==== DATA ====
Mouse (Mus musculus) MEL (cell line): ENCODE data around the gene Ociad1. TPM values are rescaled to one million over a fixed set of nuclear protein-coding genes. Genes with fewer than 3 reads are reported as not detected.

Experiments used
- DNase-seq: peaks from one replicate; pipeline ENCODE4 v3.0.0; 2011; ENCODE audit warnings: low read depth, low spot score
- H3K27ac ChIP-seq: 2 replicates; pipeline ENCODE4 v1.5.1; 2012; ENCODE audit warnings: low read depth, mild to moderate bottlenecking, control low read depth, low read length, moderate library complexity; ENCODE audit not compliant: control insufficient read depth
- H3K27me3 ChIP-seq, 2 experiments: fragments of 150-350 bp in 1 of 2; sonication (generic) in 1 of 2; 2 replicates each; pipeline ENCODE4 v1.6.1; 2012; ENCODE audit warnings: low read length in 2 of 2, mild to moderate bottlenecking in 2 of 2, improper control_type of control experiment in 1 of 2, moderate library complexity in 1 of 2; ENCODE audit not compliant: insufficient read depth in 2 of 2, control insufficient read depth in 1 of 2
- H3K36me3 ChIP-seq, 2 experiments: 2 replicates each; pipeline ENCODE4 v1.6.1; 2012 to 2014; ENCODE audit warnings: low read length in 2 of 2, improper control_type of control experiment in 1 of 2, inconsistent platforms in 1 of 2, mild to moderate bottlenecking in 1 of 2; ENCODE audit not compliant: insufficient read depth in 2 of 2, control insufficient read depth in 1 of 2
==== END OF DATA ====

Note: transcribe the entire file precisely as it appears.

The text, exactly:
Mouse (Mus musculus) MEL (cell line): ENCODE data around the gene Ociad1. TPM values are rescaled to one million over a fixed set of nuclear protein-coding genes. Genes with fewer than 3 reads are reported as not detected.

Experiments used
- DNase-seq: peaks from one replicate; pipeline ENCODE4 v3.0.0; 2011; ENCODE audit warnings: low read depth, low spot score
- H3K27ac ChIP-seq: 2 replicates; pipeline ENCODE4 v1.5.1; 2012; ENCODE audit warnings: low read depth, mild to moderate bottlenecking, control low read depth, low read length, moderate library complexity; ENCODE audit not compliant: control insufficient read depth
- H3K27me3 ChIP-seq, 2 experiments: fragments of 150-350 bp in 1 of 2; sonication (generic) in 1 of 2; 2 replicates each; pipeline ENCODE4 v1.6.1; 2012; ENCODE audit warnings: low read length in 2 of 2, mild to moderate bottlenecking in 2 of 2, improper control_type of control experiment in 1 of 2, moderate library complexity in 1 of 2; ENCODE audit not compliant: insufficient read depth in 2 of 2, control insufficient read depth in 1 of 2
- H3K36me3 ChIP-seq, 2 experiments: 2 replicates each; pipeline ENCODE4 v1.6.1; 2012 to 2014; ENCODE audit warnings: low read length in 2 of 2, improper control_type of control experiment in 1 of 2, inconsistent platforms in 1 of 2, mild to moderate bottlenecking in 1 of 2; ENCODE audit not compliant: insufficient read depth in 2 of 2, control insufficient read depth in 1 of 2